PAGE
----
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Rapid Assessments of the Economic Implications of Terrorism Events Using a Regional CGE Model: Creating GRAD-ECAT (Generalized, Regional and Dynamic Economic Consequence Analysis Tool)

  • Peter B. DixonEmail author
  • Michael Jerie
  • Maureen T. Rimmer
  • Glyn Wittwer
Chapter
Part of the Advances in Spatial Science book series (ADVSPATIAL)

Abstract

The Department of Homeland Security (DHS) considers the effects of hypothetical terrorism scenarios distinguished by many dimensions including: perpetrator; target; location; weapon; and delivery method. For each scenario, DHS requires a computationally rapid, in-house (secure) tool for translating impact effects or “driving variables” (e.g. capital destruction, clean-up expenditures, etc.) into economic implication variables (e.g. GDP in the short and long run, regional output in the short and long run, and economic welfare). We use a detailed, dynamic, multi-regional CGE model to generate elasticities E(s,d,v) of 9 implication variables (v) with respect to 14 driving variables (s) occurring as a result of incidents in any of the US’s 436 congressional districts (d). Equipped with these elasticities, DHS can apply trivial calculations to estimate the national and regional economic implications of an enormous variety of scenarios. Rose et al. (Economic consequence analysis tool (E-CAT), Springer, Tokyo, 2017) also propose a CGE-based rapid calculation tool for translating terrorism-related driving variables into economic implication variables. They refer to this tool as E-CAT (Economic Consequence Analysis Tool). Compared with E-CAT, our tool has a more general coverage of economic variables (both driving and implication variables) and introduces regional and dynamic dimensions. In view of the similarities and differences between our approach and E-CAT, we title the tool created here as GRAD-E-CAT (Generalized, Regional And Dynamic Economic Consequence Analysis Tool).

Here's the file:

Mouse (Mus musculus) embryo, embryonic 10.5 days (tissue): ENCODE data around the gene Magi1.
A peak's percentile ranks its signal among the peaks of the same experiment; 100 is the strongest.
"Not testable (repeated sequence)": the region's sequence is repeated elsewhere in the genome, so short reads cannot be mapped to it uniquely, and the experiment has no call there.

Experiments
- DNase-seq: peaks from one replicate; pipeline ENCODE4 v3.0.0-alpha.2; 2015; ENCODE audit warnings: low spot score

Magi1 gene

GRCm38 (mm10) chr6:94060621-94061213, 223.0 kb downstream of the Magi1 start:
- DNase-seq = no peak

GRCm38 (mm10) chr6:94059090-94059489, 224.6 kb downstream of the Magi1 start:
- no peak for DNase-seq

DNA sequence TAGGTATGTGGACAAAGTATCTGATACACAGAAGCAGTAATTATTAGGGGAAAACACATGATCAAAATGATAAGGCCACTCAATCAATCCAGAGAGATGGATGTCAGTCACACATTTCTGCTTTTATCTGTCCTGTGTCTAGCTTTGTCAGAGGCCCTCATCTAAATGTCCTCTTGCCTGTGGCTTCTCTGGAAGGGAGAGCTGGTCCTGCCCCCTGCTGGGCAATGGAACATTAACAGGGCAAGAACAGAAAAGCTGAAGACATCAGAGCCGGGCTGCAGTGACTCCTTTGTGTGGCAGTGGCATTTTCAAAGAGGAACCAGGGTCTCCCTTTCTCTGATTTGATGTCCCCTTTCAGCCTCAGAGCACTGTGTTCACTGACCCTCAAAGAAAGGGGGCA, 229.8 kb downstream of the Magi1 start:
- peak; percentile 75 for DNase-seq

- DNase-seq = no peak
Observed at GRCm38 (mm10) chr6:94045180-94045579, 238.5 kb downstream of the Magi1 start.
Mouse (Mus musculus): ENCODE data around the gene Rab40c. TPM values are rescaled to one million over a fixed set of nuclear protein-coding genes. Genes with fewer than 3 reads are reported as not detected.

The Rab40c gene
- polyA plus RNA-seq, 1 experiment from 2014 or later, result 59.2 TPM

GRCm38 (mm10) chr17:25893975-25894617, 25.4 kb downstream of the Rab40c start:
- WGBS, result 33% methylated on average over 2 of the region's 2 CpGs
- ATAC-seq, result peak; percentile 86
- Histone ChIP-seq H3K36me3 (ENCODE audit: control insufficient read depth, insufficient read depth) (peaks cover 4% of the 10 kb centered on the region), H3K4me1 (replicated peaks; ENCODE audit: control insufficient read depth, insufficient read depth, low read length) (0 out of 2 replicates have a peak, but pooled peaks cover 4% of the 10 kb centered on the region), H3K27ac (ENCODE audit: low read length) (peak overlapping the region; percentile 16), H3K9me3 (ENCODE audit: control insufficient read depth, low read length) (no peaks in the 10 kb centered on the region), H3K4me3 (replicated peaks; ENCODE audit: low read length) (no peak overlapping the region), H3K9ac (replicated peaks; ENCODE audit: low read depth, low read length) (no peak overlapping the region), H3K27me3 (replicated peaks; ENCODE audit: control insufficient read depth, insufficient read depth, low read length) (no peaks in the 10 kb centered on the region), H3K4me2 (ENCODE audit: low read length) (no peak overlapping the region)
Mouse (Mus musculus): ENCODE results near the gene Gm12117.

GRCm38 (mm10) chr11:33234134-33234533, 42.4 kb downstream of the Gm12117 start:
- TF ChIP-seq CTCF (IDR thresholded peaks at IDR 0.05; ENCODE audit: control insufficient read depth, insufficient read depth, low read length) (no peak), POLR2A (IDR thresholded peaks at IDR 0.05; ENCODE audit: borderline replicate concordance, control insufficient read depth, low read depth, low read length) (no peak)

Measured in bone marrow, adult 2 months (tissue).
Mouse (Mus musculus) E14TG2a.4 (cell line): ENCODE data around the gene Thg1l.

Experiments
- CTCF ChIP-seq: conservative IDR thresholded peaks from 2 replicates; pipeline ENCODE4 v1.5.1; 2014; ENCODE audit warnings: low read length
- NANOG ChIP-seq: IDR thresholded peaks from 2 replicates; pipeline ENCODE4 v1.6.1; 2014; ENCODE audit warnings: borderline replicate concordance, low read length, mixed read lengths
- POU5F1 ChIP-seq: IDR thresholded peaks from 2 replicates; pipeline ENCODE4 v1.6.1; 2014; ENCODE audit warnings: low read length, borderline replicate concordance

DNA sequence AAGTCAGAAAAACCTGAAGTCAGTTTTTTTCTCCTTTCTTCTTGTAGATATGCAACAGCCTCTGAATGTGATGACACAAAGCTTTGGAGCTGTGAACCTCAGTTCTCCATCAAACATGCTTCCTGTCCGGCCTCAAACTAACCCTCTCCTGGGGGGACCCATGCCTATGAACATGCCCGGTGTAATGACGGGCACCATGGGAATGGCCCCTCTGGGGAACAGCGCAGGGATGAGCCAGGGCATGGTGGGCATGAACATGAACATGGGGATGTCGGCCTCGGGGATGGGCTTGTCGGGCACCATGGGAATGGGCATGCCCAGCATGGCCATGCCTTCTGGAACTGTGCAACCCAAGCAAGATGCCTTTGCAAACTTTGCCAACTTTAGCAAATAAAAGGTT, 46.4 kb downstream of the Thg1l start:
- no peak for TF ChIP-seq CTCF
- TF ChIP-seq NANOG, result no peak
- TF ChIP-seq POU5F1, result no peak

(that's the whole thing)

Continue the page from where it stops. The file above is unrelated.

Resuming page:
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Copyright information

© Springer Nature Switzerland AG 2019

Authors and Affiliations

  • Peter B. Dixon
    • 1
    Email author
  • Michael Jerie
    • 1
  • Maureen T. Rimmer
    • 1
  • Glyn Wittwer
    • 1
  1. 1.Centre of Policy StudiesVictoria UniversityMelbourneAustralia

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